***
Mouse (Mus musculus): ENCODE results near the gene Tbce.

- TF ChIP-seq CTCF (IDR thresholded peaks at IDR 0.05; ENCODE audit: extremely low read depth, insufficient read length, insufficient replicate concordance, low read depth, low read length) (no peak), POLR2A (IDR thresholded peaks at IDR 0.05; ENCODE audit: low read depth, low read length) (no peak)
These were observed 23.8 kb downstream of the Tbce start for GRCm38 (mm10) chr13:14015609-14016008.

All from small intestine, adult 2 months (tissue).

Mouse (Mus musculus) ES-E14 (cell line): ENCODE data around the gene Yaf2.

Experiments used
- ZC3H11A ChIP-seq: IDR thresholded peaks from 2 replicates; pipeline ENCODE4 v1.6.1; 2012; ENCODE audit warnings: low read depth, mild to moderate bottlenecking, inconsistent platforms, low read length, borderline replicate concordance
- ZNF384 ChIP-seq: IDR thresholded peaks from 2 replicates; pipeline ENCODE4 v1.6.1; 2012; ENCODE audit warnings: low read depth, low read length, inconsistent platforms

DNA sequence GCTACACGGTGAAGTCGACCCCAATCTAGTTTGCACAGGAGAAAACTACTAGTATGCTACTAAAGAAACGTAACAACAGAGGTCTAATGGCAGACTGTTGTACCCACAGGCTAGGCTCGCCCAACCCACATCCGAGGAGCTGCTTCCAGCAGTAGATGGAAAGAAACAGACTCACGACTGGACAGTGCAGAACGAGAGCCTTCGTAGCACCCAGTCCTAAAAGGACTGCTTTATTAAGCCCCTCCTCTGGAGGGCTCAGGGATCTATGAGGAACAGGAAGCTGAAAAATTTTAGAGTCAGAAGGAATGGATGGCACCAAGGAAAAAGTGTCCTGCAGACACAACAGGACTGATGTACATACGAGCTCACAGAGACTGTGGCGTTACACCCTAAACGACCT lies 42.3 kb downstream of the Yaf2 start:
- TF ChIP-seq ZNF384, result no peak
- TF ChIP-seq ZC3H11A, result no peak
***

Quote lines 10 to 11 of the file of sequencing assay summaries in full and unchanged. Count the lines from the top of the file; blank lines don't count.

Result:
- TF ChIP-seq ZNF384, result no peak
- TF ChIP-seq ZC3H11A, result no peak